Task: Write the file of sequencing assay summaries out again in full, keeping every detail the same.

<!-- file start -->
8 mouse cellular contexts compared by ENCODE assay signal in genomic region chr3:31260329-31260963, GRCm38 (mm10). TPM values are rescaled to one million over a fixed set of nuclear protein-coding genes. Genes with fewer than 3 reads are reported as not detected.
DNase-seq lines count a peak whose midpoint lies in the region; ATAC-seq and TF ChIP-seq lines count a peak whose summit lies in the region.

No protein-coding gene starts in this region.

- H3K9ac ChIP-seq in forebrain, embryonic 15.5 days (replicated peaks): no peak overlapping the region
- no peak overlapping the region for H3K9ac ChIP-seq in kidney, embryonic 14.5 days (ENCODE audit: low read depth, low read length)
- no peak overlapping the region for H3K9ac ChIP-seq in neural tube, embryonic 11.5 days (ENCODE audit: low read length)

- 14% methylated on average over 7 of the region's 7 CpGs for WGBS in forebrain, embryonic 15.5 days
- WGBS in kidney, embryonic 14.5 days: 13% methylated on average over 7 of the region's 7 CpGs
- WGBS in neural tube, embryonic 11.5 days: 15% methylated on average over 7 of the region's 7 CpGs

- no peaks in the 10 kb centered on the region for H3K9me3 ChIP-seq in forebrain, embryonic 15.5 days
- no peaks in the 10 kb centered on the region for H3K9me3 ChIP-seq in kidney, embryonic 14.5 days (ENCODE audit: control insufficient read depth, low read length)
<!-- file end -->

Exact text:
8 mouse cellular contexts compared by ENCODE assay signal in genomic region chr3:31260329-31260963, GRCm38 (mm10). TPM values are rescaled to one million over a fixed set of nuclear protein-coding genes. Genes with fewer than 3 reads are reported as not detected.
DNase-seq lines count a peak whose midpoint lies in the region; ATAC-seq and TF ChIP-seq lines count a peak whose summit lies in the region.

No protein-coding gene starts in this region.

- H3K9ac ChIP-seq in forebrain, embryonic 15.5 days (replicated peaks): no peak overlapping the region
- no peak overlapping the region for H3K9ac ChIP-seq in kidney, embryonic 14.5 days (ENCODE audit: low read depth, low read length)
- no peak overlapping the region for H3K9ac ChIP-seq in neural tube, embryonic 11.5 days (ENCODE audit: low read length)

- 14% methylated on average over 7 of the region's 7 CpGs for WGBS in forebrain, embryonic 15.5 days
- WGBS in kidney, embryonic 14.5 days: 13% methylated on average over 7 of the region's 7 CpGs
- WGBS in neural tube, embryonic 11.5 days: 15% methylated on average over 7 of the region's 7 CpGs

- no peaks in the 10 kb centered on the region for H3K9me3 ChIP-seq in forebrain, embryonic 15.5 days
- no peaks in the 10 kb centered on the region for H3K9me3 ChIP-seq in kidney, embryonic 14.5 days (ENCODE audit: control insufficient read depth, low read length)